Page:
The preliminary list of evidence includes emails between Grimm and a “Healthalicious manager,” “documents provided by a cooperat[ing] witness,” and “records provided by a Healthalicious employee.” Also listed are “text messages between Grimm and a cooperating witness.”

The list of evidence indicates a seemingly straightforward federal case. Prosecutors plan to prove Grimm maintained a false set of books and lied in financial filings. They will contrast the phony forms with material provided by cooperating witnesses, and with Grimm’s own statements in texts and emails.

Prosecutors are turning over an extensive list of financial documents. Those include years of tax, health and labor filings by Healthalicious and its parent company, Granny Sayz, records of Grimm’s personal finances, the restaurant’s accounts, bank account and credit card records and financial disclosure forms Grimm filed in Congress from 2009 to 2012.

Prosecutors are also offering as evidence the IRS 1040 forms filed by Bennett Ofraly, Grimm’s partner in the restaurant who prosecutors say has ties to the Gambino crime family, which Grimm once investigated while an FBI agent.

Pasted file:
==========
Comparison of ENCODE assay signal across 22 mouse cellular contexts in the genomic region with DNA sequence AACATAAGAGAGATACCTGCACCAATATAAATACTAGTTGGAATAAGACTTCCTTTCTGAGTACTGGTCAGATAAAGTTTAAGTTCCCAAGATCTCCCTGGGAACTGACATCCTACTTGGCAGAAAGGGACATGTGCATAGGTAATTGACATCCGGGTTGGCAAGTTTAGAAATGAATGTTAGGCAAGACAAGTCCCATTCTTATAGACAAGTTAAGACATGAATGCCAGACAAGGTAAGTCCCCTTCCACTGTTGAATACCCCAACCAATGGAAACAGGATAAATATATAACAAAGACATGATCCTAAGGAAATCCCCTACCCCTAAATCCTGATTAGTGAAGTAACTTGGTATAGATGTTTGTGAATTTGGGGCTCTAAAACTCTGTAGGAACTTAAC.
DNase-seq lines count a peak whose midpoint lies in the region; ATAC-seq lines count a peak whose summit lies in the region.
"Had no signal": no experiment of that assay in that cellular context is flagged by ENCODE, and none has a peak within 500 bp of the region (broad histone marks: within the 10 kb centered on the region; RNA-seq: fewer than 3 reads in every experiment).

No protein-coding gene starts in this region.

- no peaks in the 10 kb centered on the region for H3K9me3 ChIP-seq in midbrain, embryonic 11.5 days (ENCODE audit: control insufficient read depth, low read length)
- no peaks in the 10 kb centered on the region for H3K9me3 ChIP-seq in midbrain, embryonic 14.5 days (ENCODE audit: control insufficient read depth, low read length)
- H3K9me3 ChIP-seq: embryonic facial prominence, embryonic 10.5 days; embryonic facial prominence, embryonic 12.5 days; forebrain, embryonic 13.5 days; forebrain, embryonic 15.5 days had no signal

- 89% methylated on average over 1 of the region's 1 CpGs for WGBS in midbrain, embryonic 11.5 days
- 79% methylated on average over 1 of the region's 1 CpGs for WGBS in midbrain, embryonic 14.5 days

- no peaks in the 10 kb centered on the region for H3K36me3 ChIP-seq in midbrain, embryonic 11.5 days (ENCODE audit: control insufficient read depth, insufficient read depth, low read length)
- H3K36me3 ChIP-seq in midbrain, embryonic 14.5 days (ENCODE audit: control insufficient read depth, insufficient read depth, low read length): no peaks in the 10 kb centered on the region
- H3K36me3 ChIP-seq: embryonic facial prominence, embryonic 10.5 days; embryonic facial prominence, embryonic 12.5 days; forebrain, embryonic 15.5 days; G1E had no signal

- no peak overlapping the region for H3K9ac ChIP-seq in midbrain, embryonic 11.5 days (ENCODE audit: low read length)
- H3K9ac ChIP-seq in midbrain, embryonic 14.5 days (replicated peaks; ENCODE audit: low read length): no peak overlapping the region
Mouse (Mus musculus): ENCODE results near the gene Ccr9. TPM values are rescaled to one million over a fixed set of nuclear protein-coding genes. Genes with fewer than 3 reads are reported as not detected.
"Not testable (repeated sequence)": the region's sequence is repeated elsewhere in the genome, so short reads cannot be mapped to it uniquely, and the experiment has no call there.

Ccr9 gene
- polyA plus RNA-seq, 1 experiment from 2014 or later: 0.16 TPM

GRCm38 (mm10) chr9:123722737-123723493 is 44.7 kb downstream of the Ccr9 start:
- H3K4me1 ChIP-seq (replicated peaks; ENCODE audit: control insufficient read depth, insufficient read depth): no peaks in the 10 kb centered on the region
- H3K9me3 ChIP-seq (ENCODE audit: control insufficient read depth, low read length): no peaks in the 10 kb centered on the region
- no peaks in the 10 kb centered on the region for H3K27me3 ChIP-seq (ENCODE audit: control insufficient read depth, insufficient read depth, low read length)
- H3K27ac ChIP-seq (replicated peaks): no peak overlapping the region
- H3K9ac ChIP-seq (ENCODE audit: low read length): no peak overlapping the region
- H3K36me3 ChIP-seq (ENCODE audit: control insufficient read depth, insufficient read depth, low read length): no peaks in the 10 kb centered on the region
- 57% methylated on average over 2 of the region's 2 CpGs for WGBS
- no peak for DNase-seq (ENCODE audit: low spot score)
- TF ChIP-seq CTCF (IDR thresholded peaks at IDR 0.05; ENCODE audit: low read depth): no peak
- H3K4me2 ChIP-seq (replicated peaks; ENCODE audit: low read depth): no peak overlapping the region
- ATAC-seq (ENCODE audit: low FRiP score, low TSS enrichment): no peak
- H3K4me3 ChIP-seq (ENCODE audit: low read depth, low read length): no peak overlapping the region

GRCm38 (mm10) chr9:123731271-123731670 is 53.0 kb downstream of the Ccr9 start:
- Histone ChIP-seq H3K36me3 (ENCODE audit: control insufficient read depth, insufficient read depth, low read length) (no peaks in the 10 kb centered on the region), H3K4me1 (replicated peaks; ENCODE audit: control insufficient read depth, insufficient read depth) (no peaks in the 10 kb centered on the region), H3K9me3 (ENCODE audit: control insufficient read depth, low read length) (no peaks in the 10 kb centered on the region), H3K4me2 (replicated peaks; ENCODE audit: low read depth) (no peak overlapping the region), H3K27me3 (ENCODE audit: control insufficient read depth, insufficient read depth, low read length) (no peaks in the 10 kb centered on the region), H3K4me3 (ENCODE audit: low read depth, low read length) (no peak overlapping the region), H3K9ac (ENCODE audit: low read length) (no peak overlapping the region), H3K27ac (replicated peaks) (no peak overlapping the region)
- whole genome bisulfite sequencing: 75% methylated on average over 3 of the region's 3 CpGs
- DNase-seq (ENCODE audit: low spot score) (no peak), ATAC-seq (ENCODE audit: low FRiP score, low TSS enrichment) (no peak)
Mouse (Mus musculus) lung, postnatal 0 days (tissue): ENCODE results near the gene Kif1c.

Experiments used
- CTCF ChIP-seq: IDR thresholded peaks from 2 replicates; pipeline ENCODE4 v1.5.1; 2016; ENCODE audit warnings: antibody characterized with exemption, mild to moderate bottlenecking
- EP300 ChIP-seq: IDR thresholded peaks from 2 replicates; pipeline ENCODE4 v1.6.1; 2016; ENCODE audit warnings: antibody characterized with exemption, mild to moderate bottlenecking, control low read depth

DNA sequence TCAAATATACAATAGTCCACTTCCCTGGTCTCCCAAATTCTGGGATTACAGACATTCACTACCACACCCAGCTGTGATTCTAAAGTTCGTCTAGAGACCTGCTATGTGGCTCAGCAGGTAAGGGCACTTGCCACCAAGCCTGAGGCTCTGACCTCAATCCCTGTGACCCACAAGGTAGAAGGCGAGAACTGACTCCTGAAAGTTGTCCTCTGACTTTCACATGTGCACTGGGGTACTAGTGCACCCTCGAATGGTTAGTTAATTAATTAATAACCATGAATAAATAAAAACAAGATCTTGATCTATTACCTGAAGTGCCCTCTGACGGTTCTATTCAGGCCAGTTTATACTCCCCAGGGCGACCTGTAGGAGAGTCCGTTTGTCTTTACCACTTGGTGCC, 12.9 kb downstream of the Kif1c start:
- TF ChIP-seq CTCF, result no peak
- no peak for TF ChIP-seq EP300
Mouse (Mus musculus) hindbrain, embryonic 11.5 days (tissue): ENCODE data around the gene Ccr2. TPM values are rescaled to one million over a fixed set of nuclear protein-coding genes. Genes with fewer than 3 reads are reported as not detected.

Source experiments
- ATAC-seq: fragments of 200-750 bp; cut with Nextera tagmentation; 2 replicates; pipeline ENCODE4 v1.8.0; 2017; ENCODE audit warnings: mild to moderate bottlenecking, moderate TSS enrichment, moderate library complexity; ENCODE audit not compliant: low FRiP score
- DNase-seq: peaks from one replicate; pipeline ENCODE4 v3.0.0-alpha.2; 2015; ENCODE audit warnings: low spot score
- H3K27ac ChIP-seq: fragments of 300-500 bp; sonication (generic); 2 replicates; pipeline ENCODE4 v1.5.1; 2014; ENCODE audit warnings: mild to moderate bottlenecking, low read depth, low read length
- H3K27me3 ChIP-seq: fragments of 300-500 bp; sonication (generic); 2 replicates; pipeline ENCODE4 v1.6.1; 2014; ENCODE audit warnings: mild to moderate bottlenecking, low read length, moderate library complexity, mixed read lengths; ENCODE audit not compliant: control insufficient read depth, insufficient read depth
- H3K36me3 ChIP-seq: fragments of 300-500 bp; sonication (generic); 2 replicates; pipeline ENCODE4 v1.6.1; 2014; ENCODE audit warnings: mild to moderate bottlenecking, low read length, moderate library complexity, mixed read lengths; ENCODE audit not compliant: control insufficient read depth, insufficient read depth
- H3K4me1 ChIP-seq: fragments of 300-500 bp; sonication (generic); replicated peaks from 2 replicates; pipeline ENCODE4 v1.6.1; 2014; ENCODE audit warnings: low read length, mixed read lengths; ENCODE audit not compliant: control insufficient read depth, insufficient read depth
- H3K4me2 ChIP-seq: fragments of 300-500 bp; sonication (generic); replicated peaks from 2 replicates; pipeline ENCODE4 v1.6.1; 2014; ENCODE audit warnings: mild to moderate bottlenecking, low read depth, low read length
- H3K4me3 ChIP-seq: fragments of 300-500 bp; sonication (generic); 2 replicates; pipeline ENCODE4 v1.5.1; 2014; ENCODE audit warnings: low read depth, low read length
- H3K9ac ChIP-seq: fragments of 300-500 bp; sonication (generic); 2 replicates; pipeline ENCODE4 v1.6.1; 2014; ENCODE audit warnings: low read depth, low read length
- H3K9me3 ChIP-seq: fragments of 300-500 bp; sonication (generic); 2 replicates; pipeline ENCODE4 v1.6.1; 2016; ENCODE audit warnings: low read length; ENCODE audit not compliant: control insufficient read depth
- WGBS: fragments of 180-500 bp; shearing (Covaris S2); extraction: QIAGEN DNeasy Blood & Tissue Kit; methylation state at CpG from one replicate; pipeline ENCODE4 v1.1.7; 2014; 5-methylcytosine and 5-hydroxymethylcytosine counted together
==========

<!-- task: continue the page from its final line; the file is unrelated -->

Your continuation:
Grimm pleaded not guilty to the 20-count indictment alleging the local pol hid more than $1 million in sales at a business he owned to avoid paying taxes, as well as illegally employing undocumented immigrants.

The charges surround the operations of Upper East Side eatery Healthalicious, a venture he ran from 2007 to 2010. However, he’s also charged with perjury for lying to investigators about the business’ operations when he was questioned in 2013, while already serving in the House of Representatives.

It appears the case will not be resolved until after the November 4 elections, in which he faces a challenge from Democrat Domenic Recchia.